The dosimetry of 28 treatment plans and their compliance to the protocol constraints are summarized in Table 2. The CTV is very well covered for all 28 patients. Majority of dosimetric parameters are well within protocol constraints (Table 1); no constraints are exceeded in PTV and femoral heads. For the rectum, 1 case has Dmax exceeding constraint value 39.3 Gy by 0.03 Gy; and 3 cases have V37 Gy exceeding constraint value 2 cc by 0.08, 0.60 and 0.02 cc, respectively. For the bladder, 1 case has V24 Gy exceeding constraint value 40 cc by 4.6 cc; and 18 cases have V37 Gy exceeding constraint 2 cc by (3.1 ± 3.1) cc.
IGRT analysis and margin evaluation
For the total of 28 patients, 25 were setup based on with Calypso and 3 were setup based on with OBI. Among the 25 Calypso cases, 4 patients had at least 1 or more fractions switched to OBI imaging due to technical issues. 5 (out of 28) patients had transponder/seed migration that was captured by Calypso/OBI or CBCT imaging and their corresponding locations were adjusted and monitored by CBCT. Figure 1 shows an example of such case. 3 (out of 28) patients (1 fraction each) had significant motion or soft tissue deformation that led to the treatment halt for that specific fraction. One had to wait till full bladder and empty rectum; one had muscle spasm that caused sudden large body motion and was able to maintain position after break; and one had unexplainable large body motion during treatment and was able to maintain position after communications and further instructions. Overall, the combination of Calypso, OBI and CBCT IGRT options not only supplements each other with their own unique advantages, but also helps to guarantee uninterrupted treatment when one option is not available.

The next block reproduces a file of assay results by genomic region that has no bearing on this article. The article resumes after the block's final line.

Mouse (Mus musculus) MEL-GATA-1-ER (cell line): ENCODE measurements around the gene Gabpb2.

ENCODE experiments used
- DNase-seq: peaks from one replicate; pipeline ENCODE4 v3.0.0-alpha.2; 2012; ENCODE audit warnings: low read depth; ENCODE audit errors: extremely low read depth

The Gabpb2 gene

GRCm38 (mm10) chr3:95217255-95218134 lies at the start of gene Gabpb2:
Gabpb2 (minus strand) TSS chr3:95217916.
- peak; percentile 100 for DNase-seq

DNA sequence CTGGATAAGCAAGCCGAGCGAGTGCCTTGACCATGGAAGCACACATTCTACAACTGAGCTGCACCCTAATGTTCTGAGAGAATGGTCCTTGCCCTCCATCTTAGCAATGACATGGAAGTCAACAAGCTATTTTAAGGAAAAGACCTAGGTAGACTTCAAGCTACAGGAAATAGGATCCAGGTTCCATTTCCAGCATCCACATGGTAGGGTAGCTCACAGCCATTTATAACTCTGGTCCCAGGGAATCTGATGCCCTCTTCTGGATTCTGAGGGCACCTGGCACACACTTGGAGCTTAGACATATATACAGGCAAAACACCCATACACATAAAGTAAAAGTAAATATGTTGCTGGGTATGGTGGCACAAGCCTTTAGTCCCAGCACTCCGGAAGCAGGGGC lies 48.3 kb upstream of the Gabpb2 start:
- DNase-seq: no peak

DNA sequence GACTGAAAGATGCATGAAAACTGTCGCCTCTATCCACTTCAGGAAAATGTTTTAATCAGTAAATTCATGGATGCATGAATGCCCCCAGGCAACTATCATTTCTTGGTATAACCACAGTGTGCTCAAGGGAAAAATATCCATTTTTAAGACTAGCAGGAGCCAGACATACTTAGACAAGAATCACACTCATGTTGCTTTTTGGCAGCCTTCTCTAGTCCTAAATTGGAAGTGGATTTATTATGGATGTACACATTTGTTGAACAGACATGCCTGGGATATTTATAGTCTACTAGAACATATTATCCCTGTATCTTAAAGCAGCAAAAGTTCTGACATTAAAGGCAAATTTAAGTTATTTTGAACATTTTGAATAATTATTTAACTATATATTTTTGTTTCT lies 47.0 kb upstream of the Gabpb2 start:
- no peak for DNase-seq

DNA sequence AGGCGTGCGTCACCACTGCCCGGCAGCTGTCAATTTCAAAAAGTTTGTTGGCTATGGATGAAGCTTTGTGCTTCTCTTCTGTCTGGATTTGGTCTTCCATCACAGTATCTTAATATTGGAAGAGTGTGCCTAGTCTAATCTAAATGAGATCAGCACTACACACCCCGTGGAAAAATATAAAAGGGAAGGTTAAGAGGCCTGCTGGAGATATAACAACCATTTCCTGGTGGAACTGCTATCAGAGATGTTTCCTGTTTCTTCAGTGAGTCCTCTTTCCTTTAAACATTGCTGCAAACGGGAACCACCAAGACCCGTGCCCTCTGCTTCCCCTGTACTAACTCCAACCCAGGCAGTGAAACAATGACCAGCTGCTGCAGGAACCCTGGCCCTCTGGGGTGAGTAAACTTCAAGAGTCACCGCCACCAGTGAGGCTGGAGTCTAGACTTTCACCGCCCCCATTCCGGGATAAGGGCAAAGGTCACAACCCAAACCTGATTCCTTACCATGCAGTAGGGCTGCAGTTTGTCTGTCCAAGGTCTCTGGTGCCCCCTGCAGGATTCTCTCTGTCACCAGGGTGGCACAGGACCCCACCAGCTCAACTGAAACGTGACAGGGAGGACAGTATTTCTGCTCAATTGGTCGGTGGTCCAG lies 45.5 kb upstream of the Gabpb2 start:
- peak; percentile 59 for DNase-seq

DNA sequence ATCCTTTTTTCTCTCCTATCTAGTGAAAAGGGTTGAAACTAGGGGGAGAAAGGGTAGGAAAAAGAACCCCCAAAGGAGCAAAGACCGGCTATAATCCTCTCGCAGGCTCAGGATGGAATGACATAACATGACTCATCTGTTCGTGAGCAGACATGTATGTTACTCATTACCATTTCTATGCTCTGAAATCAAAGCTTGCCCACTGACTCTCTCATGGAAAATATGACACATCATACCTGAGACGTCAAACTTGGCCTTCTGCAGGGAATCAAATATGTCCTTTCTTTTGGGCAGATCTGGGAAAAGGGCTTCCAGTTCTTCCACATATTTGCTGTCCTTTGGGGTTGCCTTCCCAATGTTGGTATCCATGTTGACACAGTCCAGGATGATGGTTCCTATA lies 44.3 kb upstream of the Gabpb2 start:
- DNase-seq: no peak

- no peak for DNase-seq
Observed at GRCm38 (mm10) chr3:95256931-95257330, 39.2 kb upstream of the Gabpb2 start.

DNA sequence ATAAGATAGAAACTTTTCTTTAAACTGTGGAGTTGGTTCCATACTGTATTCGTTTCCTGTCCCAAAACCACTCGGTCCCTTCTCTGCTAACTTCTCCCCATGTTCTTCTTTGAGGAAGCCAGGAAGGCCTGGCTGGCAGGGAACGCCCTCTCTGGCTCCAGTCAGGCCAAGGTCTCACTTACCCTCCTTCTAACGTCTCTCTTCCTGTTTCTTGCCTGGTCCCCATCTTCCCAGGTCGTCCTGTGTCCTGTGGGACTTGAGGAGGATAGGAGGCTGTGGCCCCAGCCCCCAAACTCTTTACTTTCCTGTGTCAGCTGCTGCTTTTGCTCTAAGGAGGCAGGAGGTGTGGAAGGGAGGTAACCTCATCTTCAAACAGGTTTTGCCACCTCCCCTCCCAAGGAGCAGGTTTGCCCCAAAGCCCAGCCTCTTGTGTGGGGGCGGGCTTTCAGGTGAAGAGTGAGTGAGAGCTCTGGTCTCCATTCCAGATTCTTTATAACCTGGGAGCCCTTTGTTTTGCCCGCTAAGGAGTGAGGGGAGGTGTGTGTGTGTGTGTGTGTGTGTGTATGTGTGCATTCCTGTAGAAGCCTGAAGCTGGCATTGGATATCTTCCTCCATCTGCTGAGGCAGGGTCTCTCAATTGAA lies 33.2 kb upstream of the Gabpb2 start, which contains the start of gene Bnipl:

Online correction frequency per fraction is summarized in the histogram in Figure 2. Nearly 70% of fractions are treated without corrections; and ~90% fractions have less than 2 online corrections performed during treatment. On average 0.5 corrections have been performed per fraction.
The correction magnitudes in three directions (vertical, longitudinal and lateral) are shown in the first three box plots of the Figure 3, and the combined vector length of corrections are shown in the “Combined” boxplot. In general the corrections are small in all directions, with the lateral direction having the smallest correction range, and the longitudinal (superior-inferior) direction having the largest correction range. The combined correction magnitude from all three directions is (0.22 ± 0.11) cm.
The total couch shift from the start to the end of each treatment represents the target position drift. Histograms and statistical test results of target drift in three directions are shown in Figure 4. The magnitude is larger than corresponding values in Figure 3 because it shows the cumulative drift of the target during each fraction. Largest drifts are seen in couch vertical (AP/PA) direction, whereas lateral drifts are the smallest. Although occasional drifts > 0.3 cm can be seen, the Wincoxon Signed-Rank test reveals that drifts in none of the three directions are statistically significant.
In additional to the statistics above, the necessary margin for this specific patient group is calculated based on the target drift data described above and the margin recipe by Van Herk et al. . The directional margins for AP/LR/SI directions are 2.5/1.0/1.7 mm; and the isotropic margin is 2.5 mm. This calculated margin size confirms that the protocol margin selection is sufficient.
Dynamic tracking benefits analysis